1. CORRECTION - IAA PUBLIC LECTURE by DAME JOCELYN BELL-BURNELL: Due to a cutting and pasting error, the wrong date for this lecture was given in my last email. It should of course have been Wednesday 1 April. Apologies. Here are the full correct details, for convenience:
PUBLIC LECTURE: Irish Astronomical Association, Public Lecture: "Astronomy and Poetry", by Professor Dame Jocelyn Bell-Burnell. This is a new venture for Jocelyn Bell, originally from Lurgan in Co Armagh. Best known as the discoverer of pulsars, for which she narrowly, and unfairly, missed out on a Nobel Prize, Jocelyn has gone on to the very top of her profession, with a professorship at Oxford, being elected President of the Royal Astronomical Society, and now President of the Institute of Physics. Well-known as a broadcaster, writer and speaker, she has lectured to the IAA twice before, and we are delighted to welcome her back to talk on this new topic, which coincides with the publication of her new book on the subject. Like all her talks, it promises to be entertaining and illuminating.
Date: Wednesday 1 April, at 7.30 p.m. in the Bell Lecture Theatre, Physics Building, main campus, QUB.
Admission is free, including light refreshments, and all are welcome.
Free parking is available on the main campus, beside the lecture theatre, in the evenings - entrance via University Square.
The IAA gratefully acknowledges the support of the Astrophysics and Planetary Science Division of the Department of Physics, QUB, in sponsoring these lectures.
2. IYA 2009: IAA Event at Carnfunnock Country Park. The next IYA2009 event by the Irish Astronomical Association will be held at Carnfunnock Country Park, Drains Bay, Larne, Co Antrim, on Friday 3 April. We'll have observing, particularly Saturn and the Moon (if clear), displays of telescopes, and a mobile planetarium show. Come and see Saturn's Rings as they shrink to a thin line, just before they turn exactly edgewise to the Earth in September. Marvel at the amazing detail in the craters and mountains and valleys on the Moon, just past First Quarter. Get copies of the IAA's fantastic competition for IYA2009: easy to enter, with lots of super prizes. Something for everyone, in fact.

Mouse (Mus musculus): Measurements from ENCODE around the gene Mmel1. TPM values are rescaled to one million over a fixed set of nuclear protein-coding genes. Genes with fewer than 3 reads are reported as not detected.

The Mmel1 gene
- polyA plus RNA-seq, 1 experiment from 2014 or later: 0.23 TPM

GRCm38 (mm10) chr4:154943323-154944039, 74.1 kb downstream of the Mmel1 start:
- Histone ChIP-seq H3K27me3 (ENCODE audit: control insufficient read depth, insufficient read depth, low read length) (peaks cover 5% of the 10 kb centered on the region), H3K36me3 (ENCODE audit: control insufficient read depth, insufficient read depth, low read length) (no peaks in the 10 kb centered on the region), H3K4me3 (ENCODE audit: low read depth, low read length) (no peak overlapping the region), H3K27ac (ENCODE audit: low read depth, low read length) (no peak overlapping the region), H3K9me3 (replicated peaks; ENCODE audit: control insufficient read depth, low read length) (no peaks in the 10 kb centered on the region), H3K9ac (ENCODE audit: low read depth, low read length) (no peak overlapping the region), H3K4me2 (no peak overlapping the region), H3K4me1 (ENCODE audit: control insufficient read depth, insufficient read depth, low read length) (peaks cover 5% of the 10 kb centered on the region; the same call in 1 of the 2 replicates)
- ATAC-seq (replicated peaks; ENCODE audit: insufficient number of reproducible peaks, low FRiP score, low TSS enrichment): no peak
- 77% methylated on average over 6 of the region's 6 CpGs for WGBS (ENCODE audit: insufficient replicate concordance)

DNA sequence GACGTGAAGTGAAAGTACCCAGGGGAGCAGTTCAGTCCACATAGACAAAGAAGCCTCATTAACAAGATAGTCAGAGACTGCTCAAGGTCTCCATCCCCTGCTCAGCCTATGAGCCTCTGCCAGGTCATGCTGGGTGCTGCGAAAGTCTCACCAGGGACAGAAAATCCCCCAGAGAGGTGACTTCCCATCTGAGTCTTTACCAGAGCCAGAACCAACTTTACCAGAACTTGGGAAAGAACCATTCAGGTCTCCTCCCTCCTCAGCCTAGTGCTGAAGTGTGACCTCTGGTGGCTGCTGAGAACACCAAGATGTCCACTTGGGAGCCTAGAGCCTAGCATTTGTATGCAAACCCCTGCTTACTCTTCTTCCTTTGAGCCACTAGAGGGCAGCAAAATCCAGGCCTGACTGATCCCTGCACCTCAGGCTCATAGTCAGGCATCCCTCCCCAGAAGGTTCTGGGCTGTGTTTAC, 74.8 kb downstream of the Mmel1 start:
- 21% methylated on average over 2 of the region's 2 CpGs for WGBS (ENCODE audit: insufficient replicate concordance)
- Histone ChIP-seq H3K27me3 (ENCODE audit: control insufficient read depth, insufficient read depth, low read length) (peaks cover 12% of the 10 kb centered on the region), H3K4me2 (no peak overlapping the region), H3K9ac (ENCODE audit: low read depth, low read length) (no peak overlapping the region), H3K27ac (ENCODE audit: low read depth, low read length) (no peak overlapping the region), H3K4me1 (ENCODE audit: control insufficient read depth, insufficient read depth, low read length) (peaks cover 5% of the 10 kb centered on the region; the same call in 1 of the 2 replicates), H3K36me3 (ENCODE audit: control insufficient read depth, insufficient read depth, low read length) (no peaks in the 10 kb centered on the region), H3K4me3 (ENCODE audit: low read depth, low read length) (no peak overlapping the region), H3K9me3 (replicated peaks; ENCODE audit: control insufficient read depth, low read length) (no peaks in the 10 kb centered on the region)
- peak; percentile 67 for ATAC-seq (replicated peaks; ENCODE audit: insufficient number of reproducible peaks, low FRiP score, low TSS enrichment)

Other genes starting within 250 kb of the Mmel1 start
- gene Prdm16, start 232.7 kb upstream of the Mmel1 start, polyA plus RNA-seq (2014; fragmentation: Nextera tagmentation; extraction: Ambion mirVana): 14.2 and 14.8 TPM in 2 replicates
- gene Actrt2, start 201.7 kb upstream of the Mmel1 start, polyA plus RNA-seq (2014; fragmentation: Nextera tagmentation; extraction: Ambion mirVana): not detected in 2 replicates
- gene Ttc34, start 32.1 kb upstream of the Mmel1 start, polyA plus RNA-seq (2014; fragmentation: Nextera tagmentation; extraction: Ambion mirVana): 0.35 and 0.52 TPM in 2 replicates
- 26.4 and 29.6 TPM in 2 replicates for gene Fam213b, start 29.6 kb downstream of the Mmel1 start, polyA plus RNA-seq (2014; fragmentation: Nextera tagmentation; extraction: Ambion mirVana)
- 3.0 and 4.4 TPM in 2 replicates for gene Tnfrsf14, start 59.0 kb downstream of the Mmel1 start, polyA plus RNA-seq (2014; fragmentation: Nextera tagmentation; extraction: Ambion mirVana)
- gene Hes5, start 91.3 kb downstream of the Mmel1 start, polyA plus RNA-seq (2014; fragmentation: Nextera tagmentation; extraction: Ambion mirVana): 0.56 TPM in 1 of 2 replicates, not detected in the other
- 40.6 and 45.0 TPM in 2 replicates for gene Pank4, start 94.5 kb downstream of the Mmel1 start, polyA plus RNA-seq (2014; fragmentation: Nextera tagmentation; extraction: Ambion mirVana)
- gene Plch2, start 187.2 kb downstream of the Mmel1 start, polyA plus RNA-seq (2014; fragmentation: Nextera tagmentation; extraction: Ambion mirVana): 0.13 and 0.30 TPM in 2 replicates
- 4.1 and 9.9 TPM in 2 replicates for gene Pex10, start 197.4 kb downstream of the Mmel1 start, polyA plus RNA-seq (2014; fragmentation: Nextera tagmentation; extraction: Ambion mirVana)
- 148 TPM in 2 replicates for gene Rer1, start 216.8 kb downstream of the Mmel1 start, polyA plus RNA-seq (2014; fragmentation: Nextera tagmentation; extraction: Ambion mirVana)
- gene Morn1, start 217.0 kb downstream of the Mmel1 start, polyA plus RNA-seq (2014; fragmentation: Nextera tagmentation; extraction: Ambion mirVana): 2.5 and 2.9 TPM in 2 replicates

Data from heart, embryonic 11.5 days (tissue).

3. Death of Tao Kiang. I regret to have to announce the death of Tao Kiang, one of the most notable astronomers in Ireland in recent years. Tao spent many years doing research at Dunsink Observatory, mainly on theoretical cosmology and relativity. His lectures tested the grasp of these subjects by most of those who heard them! He was also a member of the Humanist Association of Ireland, promoting a rationalist and secular approach to science and society. He died while on holiday in Milan, and will be greatly missed by all his friends and colleagues.
4. COSMOS Congratulations! The new Midlands Astronomy Club, formed from the merger of the Kildare and Tullamore Societies, hosted another very successful COSMOS event at Annaharvey, Tullamore, last W/E. There were excellent lectures, ranging from 'old hands' like Prof Denis O'Sullivan and Bro. Guy Consolmagno, to the public debut lecture by Amanda Ryan on Gravitational Lensing and Planet Detection. See the TAS website for more details. As usual, the craic was good, and the weather stayed fine until Sunday afternoon. Well done to all concerned.